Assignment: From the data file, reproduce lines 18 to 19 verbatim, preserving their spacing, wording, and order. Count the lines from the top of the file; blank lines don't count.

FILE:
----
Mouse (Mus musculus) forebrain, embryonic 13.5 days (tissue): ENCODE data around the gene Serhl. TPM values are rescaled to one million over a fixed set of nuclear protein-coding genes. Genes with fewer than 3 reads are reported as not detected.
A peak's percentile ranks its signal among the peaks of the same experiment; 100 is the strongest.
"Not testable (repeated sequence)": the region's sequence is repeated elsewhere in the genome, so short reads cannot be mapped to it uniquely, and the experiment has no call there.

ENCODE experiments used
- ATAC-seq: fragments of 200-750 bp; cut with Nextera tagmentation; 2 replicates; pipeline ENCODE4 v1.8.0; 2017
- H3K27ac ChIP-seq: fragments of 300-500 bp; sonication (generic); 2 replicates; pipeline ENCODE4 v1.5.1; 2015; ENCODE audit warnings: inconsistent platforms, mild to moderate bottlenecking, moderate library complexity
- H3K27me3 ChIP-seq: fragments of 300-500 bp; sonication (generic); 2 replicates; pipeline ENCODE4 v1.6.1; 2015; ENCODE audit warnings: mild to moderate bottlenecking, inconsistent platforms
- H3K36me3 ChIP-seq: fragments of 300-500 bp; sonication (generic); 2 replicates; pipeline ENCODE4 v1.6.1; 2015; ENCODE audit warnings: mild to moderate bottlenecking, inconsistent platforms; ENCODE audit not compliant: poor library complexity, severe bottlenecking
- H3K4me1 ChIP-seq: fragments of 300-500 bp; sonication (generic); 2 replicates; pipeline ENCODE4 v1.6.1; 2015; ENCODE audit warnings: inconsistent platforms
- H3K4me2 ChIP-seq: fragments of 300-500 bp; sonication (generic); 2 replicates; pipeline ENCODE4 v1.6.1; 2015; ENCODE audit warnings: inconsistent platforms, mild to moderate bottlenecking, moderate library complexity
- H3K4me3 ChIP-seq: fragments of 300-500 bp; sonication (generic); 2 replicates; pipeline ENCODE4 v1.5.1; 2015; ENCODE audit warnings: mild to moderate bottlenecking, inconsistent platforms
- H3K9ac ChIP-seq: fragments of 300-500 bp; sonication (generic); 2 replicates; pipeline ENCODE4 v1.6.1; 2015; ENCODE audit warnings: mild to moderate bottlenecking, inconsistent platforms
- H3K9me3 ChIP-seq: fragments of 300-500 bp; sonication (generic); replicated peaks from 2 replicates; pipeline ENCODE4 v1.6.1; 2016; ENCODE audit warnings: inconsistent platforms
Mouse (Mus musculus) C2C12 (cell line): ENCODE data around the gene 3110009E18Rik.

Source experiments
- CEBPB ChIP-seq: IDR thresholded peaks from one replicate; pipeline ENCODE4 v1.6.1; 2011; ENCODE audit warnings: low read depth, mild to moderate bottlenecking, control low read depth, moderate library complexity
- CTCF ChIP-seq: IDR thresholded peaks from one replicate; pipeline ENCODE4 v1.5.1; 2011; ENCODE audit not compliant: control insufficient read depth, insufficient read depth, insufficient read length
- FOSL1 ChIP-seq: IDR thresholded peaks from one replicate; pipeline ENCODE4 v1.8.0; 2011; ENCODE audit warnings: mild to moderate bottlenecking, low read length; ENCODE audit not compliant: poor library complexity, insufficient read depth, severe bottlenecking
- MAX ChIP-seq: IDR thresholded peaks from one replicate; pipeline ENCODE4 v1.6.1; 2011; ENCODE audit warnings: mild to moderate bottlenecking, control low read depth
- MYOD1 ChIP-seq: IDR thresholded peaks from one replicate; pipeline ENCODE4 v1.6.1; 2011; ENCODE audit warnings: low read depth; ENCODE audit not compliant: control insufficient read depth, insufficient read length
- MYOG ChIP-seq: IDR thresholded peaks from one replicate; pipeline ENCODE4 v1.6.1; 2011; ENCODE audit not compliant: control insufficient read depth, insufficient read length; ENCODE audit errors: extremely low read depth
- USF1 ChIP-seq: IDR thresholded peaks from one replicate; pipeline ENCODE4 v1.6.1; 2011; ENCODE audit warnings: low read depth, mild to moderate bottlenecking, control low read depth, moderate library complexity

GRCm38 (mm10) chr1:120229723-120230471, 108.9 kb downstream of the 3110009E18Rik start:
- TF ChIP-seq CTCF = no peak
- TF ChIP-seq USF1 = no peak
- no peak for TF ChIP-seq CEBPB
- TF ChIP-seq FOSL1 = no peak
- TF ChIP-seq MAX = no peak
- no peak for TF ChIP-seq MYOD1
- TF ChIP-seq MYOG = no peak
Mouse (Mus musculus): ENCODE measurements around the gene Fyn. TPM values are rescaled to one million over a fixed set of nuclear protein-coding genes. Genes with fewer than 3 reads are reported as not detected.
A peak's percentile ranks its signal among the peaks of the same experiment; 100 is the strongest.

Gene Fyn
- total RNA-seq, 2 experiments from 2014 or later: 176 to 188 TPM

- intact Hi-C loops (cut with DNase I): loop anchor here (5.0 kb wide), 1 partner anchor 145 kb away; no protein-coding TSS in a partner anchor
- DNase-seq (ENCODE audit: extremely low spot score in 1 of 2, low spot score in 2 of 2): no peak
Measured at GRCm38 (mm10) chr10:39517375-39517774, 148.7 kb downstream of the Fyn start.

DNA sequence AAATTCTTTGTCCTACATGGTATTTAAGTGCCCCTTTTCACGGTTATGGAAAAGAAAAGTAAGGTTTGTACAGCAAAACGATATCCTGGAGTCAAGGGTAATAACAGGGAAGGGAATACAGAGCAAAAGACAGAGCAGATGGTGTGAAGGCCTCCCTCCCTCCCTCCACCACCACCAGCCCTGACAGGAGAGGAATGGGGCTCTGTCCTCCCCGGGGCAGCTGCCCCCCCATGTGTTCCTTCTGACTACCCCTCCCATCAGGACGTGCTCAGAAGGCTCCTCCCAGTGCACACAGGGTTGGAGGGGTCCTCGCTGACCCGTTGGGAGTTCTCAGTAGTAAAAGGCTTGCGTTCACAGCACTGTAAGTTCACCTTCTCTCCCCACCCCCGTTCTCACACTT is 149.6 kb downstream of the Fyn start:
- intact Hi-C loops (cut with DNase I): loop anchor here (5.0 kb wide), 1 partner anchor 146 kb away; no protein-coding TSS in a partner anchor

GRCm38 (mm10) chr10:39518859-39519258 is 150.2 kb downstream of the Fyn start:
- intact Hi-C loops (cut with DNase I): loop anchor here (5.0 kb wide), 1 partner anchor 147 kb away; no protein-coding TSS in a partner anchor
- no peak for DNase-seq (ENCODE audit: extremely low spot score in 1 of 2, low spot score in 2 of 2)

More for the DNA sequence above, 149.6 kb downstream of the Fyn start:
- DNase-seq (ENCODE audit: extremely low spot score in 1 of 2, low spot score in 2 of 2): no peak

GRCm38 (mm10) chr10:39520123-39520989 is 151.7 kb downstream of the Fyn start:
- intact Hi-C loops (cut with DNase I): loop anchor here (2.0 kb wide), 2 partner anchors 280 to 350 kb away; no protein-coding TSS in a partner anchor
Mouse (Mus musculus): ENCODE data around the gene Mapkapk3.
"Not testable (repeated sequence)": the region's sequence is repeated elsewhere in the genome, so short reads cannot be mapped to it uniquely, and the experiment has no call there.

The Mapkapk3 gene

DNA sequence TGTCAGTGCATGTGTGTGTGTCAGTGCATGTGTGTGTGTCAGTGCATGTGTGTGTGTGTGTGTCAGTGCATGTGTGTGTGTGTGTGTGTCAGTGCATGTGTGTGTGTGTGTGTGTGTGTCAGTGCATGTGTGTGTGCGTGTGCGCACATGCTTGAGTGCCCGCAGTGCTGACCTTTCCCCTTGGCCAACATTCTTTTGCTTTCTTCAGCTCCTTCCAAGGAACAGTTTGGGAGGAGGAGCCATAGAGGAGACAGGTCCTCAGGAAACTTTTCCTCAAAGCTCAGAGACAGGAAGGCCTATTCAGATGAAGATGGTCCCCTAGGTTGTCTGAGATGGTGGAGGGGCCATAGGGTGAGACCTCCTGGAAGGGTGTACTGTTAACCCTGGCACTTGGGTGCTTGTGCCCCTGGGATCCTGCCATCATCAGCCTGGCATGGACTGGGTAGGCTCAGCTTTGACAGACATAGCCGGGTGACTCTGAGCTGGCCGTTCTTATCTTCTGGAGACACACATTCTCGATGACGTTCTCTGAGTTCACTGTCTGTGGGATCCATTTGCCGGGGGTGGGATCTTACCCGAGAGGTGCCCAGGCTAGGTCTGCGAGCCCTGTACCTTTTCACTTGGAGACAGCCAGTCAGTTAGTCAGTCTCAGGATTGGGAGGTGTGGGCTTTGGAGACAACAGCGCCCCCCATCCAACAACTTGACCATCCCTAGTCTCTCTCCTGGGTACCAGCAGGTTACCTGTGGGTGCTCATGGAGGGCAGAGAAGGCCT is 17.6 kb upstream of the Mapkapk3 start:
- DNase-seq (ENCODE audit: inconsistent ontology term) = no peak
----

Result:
- FOSL1 ChIP-seq: IDR thresholded peaks from one replicate; pipeline ENCODE4 v1.8.0; 2011; ENCODE audit warnings: mild to moderate bottlenecking, low read length; ENCODE audit not compliant: poor library complexity, insufficient read depth, severe bottlenecking
- MAX ChIP-seq: IDR thresholded peaks from one replicate; pipeline ENCODE4 v1.6.1; 2011; ENCODE audit warnings: mild to moderate bottlenecking, control low read depth